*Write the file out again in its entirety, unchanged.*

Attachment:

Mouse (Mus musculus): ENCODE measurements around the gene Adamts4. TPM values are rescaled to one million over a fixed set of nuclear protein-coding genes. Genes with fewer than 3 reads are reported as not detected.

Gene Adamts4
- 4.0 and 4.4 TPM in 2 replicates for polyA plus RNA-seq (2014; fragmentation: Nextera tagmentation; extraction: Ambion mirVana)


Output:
Mouse (Mus musculus): ENCODE measurements around the gene Adamts4. TPM values are rescaled to one million over a fixed set of nuclear protein-coding genes. Genes with fewer than 3 reads are reported as not detected.

Gene Adamts4
- 4.0 and 4.4 TPM in 2 replicates for polyA plus RNA-seq (2014; fragmentation: Nextera tagmentation; extraction: Ambion mirVana)